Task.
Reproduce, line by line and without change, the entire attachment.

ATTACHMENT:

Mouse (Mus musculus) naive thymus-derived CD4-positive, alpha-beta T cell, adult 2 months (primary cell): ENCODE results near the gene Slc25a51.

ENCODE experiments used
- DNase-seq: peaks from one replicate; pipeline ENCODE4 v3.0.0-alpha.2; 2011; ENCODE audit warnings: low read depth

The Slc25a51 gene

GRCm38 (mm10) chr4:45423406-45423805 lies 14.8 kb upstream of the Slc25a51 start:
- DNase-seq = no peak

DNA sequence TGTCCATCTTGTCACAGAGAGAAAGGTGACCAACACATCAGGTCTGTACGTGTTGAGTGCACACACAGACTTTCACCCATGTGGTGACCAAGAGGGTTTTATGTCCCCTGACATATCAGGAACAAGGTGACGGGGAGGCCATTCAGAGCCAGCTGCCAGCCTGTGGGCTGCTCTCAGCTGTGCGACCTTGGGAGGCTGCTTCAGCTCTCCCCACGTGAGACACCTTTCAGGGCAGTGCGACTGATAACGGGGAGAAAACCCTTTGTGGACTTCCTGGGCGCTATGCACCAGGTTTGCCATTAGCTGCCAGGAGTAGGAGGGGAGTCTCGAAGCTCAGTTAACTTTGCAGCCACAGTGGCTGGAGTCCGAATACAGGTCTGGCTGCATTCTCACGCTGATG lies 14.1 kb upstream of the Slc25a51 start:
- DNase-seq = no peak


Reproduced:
Mouse (Mus musculus) naive thymus-derived CD4-positive, alpha-beta T cell, adult 2 months (primary cell): ENCODE results near the gene Slc25a51.

ENCODE experiments used
- DNase-seq: peaks from one replicate; pipeline ENCODE4 v3.0.0-alpha.2; 2011; ENCODE audit warnings: low read depth

The Slc25a51 gene

GRCm38 (mm10) chr4:45423406-45423805 lies 14.8 kb upstream of the Slc25a51 start:
- DNase-seq = no peak

DNA sequence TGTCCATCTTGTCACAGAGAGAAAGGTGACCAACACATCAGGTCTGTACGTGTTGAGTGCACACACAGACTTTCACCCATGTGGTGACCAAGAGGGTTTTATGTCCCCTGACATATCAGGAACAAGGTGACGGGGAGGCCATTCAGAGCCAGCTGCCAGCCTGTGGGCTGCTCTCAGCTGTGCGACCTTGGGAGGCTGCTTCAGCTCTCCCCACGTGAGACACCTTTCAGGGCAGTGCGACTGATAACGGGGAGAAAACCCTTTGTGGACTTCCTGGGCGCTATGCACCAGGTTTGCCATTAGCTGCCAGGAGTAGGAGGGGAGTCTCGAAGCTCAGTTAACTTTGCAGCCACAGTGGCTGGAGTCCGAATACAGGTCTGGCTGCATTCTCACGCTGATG lies 14.1 kb upstream of the Slc25a51 start:
- DNase-seq = no peak